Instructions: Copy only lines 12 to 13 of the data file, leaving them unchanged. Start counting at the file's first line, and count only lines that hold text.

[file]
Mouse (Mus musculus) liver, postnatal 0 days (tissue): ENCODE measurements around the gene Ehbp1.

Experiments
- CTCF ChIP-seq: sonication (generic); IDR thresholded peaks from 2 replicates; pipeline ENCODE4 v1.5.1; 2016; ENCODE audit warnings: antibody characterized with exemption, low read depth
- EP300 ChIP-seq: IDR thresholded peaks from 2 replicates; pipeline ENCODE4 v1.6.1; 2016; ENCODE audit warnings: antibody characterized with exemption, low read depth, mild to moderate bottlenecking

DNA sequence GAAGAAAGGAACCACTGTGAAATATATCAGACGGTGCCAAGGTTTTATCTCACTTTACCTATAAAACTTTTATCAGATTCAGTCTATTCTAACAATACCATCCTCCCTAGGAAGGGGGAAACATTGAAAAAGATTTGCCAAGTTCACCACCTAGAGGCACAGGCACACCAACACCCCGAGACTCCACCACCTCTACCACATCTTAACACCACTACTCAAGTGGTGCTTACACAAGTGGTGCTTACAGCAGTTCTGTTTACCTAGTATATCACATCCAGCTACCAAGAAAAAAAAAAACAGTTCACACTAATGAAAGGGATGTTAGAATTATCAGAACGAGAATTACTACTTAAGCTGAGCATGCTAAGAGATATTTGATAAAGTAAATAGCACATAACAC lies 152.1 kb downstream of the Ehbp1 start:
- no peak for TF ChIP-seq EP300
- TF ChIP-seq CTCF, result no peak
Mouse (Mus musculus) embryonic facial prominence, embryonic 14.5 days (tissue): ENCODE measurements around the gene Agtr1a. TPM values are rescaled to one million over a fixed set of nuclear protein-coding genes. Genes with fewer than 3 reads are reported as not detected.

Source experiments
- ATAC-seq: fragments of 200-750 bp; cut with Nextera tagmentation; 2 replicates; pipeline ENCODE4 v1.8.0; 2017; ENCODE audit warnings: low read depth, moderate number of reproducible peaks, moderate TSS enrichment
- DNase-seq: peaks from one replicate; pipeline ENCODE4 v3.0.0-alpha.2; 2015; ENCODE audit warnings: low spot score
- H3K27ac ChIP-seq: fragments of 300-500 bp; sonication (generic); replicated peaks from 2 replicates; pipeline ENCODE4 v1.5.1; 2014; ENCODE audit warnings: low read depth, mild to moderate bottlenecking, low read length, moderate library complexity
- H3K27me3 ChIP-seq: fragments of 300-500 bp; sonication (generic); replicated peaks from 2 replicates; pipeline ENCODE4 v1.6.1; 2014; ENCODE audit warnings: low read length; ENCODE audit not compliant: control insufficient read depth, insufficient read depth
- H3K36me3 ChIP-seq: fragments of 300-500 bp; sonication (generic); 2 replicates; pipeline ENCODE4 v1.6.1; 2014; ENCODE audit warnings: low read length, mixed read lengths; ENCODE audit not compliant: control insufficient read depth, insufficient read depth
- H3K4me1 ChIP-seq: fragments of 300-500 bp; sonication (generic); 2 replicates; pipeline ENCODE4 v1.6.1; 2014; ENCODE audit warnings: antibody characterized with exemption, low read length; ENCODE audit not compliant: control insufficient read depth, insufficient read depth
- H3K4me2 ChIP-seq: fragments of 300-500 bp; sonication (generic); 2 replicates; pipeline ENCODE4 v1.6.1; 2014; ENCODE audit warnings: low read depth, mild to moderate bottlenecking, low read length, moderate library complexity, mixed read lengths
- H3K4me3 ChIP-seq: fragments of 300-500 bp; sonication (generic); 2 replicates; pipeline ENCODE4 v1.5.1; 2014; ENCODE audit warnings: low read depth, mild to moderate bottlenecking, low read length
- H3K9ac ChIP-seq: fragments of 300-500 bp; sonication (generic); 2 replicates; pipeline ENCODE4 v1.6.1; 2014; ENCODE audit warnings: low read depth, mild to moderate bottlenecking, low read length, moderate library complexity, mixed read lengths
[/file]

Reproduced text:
- H3K27ac ChIP-seq: fragments of 300-500 bp; sonication (generic); replicated peaks from 2 replicates; pipeline ENCODE4 v1.5.1; 2014; ENCODE audit warnings: low read depth, mild to moderate bottlenecking, low read length, moderate library complexity
- H3K27me3 ChIP-seq: fragments of 300-500 bp; sonication (generic); replicated peaks from 2 replicates; pipeline ENCODE4 v1.6.1; 2014; ENCODE audit warnings: low read length; ENCODE audit not compliant: control insufficient read depth, insufficient read depth